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Medicare in Florida

Medicare Advantage is more popular in Florida than it is nationwide, with 42% of the state's Medicare beneficiaries selecting private coverage

At a glance: Medicare health insurance in Florida

Medicare enrollment in Florida

2020 Medicare enrollment dates4,415,447 Florida residents were enrolled in Medicare as of November 2018. That’s more than 20 percent of the state’s total population, compared with a little more than 18 percent of the United States population enrolled in Medicare.

87 percent of Medicare beneficiaries in Florida are eligible due to age (ie, being at least 65), while the other 13 percent are eligible due to a disability. Nationwide, 84 percent of Medicare beneficiaries are eligible due to age, while 16 percent are eligible due to disability. But Florida has the highest percentage of 65+ residents in the country, so it makes sense that a greater percentage of the state’s Medicare beneficiaries are eligible due to age.

Medicare Advantage in Florida

42 percent of Florida Medicare beneficiaries selected private Medicare Advantage plans in 2017. Nationwide, the average was 33 percent, so Medicare Advantage is more popular in Florida than it is nationwide. Most of the remaining 58 percent of the state’s Medicare beneficiaries had opted instead for coverage under Original Medicare, but there are also some Florida Medicare beneficiaries with Medicare cost plan coverage.

Residents in some counties in Florida can choose from as many as 68 different Medicare Advantage plans in 2019, although some counties only have eight or nine different options. As of 2019, there’s a Medicare Advantage open enrollment period (January 1 to March 31) during which people who are already enrolled in Medicare Advantage plans can switch to a different Medicare Advantage plan or drop their Medicare Advantage plan and enroll in Original Medicare instead.

Medigap in Florida

Medigap plans are used to supplement Original Medicare, covering some or all of the out-of-pocket costs (for coinsurance and deductibles) that people would otherwise incur if they only had Original Medicare on its own.

The Florida Office of Insurance Regulation (FLOIR) has a very user-friendly website people can use to compare premiums for Medigap plans available in each county in the state. FLOIR reported that as of 2016, there were 853,123 Florida residents with Medigap coverage.

Medigap plans are standardized under federal rules, and people are granted a six-month window, when they turn 65 and enroll in Original Medicare, during which coverage is guaranteed issue for Medigap plans. Federal rules do not, however, guarantee access to a Medigap plan if you’re under 65 and eligible for Medicare as a result of a disability.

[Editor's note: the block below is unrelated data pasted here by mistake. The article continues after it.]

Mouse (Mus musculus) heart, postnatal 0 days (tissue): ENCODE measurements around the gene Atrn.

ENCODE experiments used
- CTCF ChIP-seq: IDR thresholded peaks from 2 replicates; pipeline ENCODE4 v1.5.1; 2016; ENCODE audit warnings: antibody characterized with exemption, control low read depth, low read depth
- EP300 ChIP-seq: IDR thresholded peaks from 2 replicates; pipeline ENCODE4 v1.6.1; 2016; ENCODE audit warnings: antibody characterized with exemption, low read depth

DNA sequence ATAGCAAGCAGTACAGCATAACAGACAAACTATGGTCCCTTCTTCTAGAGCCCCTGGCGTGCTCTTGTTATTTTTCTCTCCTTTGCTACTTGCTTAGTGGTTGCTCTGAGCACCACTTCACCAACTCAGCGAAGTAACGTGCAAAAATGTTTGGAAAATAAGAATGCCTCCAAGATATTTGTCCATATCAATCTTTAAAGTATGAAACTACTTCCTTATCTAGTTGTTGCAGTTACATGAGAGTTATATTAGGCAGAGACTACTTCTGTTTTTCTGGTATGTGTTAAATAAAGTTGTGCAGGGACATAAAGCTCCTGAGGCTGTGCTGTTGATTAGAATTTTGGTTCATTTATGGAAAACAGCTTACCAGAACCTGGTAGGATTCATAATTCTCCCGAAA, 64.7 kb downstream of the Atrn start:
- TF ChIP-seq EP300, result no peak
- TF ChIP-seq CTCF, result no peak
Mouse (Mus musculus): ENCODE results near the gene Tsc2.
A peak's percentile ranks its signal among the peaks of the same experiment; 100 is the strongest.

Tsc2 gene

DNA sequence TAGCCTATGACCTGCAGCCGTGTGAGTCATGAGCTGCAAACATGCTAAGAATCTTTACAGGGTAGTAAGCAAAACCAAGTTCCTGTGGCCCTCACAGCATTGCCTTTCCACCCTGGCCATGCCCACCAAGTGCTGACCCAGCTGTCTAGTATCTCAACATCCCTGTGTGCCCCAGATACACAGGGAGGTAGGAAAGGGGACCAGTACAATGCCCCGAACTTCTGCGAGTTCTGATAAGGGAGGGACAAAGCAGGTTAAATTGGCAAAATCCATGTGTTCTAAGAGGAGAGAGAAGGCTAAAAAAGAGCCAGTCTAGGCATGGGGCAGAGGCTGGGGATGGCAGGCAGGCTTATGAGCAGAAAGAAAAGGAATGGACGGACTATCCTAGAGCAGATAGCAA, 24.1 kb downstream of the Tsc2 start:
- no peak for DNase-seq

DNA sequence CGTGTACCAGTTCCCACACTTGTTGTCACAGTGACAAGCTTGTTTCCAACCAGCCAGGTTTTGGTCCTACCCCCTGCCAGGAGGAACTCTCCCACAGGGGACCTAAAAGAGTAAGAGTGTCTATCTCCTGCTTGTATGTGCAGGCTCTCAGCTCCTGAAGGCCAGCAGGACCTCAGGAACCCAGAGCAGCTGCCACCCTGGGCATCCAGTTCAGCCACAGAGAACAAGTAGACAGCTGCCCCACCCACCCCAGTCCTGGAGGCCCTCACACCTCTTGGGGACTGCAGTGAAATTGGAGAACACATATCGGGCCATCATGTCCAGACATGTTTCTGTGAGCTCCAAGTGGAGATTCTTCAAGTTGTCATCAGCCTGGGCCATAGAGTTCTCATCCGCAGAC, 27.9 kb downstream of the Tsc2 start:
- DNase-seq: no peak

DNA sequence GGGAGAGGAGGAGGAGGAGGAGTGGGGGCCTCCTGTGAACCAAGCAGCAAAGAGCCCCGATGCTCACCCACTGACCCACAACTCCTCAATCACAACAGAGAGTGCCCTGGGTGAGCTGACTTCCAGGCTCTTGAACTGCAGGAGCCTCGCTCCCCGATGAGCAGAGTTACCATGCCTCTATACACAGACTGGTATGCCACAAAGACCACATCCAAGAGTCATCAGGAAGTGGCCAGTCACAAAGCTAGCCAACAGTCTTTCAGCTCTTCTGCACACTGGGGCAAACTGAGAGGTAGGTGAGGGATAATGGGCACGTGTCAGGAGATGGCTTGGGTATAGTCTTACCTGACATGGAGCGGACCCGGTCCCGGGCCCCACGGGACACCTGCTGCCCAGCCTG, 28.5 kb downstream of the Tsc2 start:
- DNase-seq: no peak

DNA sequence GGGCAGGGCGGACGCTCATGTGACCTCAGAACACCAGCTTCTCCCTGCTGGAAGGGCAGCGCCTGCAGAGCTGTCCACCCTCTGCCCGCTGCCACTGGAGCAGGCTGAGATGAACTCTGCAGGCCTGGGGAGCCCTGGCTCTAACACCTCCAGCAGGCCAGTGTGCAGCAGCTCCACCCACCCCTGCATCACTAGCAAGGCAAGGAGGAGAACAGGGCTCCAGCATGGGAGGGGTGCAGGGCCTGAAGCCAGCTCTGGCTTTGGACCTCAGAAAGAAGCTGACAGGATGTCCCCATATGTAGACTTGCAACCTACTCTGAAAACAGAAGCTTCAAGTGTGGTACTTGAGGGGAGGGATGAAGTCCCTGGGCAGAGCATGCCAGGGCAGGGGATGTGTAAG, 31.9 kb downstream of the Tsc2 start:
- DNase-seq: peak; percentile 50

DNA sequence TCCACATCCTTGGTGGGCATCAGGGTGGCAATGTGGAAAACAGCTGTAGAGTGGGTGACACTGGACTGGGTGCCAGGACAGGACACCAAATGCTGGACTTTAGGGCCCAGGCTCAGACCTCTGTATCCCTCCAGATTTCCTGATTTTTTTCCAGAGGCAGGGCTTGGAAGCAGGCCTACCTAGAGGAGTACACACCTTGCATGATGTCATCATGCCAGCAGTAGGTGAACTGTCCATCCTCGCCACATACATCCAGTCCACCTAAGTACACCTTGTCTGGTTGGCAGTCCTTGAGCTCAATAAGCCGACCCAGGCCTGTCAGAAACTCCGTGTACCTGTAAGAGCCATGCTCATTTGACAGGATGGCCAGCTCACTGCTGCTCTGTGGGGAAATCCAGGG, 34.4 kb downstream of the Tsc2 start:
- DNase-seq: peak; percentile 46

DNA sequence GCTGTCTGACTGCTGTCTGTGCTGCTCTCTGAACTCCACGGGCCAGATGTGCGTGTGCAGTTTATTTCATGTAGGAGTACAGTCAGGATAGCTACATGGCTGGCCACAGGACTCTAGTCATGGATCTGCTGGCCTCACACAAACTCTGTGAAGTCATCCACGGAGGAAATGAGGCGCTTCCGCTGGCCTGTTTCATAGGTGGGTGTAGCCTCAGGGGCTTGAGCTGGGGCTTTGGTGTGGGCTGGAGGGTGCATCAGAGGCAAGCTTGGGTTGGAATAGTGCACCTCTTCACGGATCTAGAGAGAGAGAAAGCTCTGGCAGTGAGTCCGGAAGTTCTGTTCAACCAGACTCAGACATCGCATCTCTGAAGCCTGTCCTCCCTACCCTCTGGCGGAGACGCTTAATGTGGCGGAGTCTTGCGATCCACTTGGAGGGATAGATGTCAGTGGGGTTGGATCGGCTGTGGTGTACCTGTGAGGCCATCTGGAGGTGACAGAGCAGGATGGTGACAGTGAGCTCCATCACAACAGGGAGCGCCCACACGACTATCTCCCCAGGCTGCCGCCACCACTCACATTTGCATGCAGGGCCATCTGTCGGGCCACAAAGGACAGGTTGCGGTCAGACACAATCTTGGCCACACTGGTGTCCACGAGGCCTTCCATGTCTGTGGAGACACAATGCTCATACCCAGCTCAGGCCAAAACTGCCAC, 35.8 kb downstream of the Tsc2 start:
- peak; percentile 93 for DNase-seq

But Florida is among the majority of the states have adopted rules to ensure at least some access to Medigap plans for enrollees under the age of 65. Since 2009, Florida residents under age 65 are granted a six-month window (starting when they’re enrolled in Medicare Part B) during which coverage under a Medigap plan is guaranteed-issue. The premiums are typically higher for enrollees under age 65, although they are given another enrollment window when they turn 65, so they can then switch to lower-cost Medigap coverage at that point.

Medicare Part D in Florida

Original Medicare does not cover outpatient prescription drugs. But Medicare beneficiaries can get prescription coverage via a Medicare Advantage plan, an employer-sponsored plan (offered by a current or former employer), or a stand-alone Part D plan.

As of November 2018, there were about 1.5 million Florida Medicare beneficiaries who were enrolled in stand-alone Part D prescription drug plans. That’s about 33 percent of the state’s total Medicare beneficiaries, as opposed to about 43 percent of all Medicare beneficiaries nationwide enrolled in stand-alone Part D plans. But in Florida, where Medicare Advantage enrollment is higher than the national average, nearly 1.9 million Medicare beneficiaries get their Part D coverage under a Medicare Advantage plan, which accounts for about 42 percent of the state’s Medicare beneficiaries.

For 2019 coverage, there are 27 stand-alone Part D plans available in Florida, with premiums ranging from $13 to $156 per month.

Medicare spending in Florida

In 2016, Original Medicare spent an average of $11,041 per beneficiary in Florida (the data was standardized to eliminate differences in payment rates from one area to another, but it was only based on Original Medicare spending, so it did not include costs for Medicare Advantage enrollees). The national average that year was $9,533 per enrollee, so Medicare spending in Florida was 16 percent higher than the national average. Florida was one of just three states (the others are Louisiana and Texas) where Medicare’s average per-enrollee costs exceeded $11,000 in 2016.

You can read more about Medicare in Florida in our state Medicare guide. You can also contact SHINE, Florida’s health insurance assistance program for seniors, with questions related to Medicare coverage in Florida.

Louise Norris is an individual health insurance broker who has been writing about health insurance and health reform since 2006. She has written dozens of opinions and educational pieces about the Affordable Care Act for Her state health exchange updates are regularly cited by media who cover health reform and by other health insurance experts.